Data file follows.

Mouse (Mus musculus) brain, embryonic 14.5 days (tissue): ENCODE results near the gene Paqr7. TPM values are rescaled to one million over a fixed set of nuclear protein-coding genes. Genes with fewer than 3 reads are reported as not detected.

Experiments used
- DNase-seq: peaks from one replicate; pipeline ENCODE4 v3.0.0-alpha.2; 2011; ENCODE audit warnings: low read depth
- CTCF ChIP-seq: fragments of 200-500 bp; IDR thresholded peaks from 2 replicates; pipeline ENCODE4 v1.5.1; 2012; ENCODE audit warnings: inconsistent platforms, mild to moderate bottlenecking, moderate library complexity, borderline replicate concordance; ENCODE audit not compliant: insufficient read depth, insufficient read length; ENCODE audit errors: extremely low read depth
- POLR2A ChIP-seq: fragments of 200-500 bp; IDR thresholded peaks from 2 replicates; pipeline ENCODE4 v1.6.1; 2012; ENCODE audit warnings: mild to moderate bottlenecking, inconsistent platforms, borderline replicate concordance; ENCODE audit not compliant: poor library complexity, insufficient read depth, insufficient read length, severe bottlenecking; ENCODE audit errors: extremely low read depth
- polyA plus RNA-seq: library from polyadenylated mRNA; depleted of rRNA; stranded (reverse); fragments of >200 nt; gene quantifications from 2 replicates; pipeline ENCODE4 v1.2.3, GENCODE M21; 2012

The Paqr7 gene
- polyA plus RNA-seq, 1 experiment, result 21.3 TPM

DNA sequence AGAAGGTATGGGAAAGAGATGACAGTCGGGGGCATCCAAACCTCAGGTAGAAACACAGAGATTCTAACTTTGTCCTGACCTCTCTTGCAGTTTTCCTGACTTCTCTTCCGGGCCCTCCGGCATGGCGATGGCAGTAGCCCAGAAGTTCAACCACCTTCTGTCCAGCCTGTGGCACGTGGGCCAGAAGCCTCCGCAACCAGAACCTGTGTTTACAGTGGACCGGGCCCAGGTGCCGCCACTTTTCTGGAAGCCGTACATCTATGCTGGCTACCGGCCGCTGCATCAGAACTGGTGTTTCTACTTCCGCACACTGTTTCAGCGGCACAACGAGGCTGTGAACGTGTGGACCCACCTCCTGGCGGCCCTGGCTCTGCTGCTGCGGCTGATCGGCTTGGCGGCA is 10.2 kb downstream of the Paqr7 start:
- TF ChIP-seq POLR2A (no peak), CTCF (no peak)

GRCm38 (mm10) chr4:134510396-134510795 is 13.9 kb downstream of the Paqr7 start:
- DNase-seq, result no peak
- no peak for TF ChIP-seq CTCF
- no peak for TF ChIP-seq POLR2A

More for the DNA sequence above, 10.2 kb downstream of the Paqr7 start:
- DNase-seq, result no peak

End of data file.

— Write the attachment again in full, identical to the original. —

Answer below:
Mouse (Mus musculus) brain, embryonic 14.5 days (tissue): ENCODE results near the gene Paqr7. TPM values are rescaled to one million over a fixed set of nuclear protein-coding genes. Genes with fewer than 3 reads are reported as not detected.

Experiments used
- DNase-seq: peaks from one replicate; pipeline ENCODE4 v3.0.0-alpha.2; 2011; ENCODE audit warnings: low read depth
- CTCF ChIP-seq: fragments of 200-500 bp; IDR thresholded peaks from 2 replicates; pipeline ENCODE4 v1.5.1; 2012; ENCODE audit warnings: inconsistent platforms, mild to moderate bottlenecking, moderate library complexity, borderline replicate concordance; ENCODE audit not compliant: insufficient read depth, insufficient read length; ENCODE audit errors: extremely low read depth
- POLR2A ChIP-seq: fragments of 200-500 bp; IDR thresholded peaks from 2 replicates; pipeline ENCODE4 v1.6.1; 2012; ENCODE audit warnings: mild to moderate bottlenecking, inconsistent platforms, borderline replicate concordance; ENCODE audit not compliant: poor library complexity, insufficient read depth, insufficient read length, severe bottlenecking; ENCODE audit errors: extremely low read depth
- polyA plus RNA-seq: library from polyadenylated mRNA; depleted of rRNA; stranded (reverse); fragments of >200 nt; gene quantifications from 2 replicates; pipeline ENCODE4 v1.2.3, GENCODE M21; 2012

The Paqr7 gene
- polyA plus RNA-seq, 1 experiment, result 21.3 TPM

DNA sequence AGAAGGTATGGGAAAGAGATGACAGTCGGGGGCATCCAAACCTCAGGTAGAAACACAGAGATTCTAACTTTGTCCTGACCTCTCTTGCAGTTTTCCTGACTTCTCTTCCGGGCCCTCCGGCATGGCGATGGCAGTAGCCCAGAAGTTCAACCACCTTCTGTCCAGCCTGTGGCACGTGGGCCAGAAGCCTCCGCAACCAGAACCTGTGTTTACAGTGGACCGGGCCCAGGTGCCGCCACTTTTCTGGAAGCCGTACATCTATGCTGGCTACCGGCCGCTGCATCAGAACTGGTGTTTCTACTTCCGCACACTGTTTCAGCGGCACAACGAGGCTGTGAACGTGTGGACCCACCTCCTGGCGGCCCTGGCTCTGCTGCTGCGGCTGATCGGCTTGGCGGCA is 10.2 kb downstream of the Paqr7 start:
- TF ChIP-seq POLR2A (no peak), CTCF (no peak)

GRCm38 (mm10) chr4:134510396-134510795 is 13.9 kb downstream of the Paqr7 start:
- DNase-seq, result no peak
- no peak for TF ChIP-seq CTCF
- no peak for TF ChIP-seq POLR2A

More for the DNA sequence above, 10.2 kb downstream of the Paqr7 start:
- DNase-seq, result no peak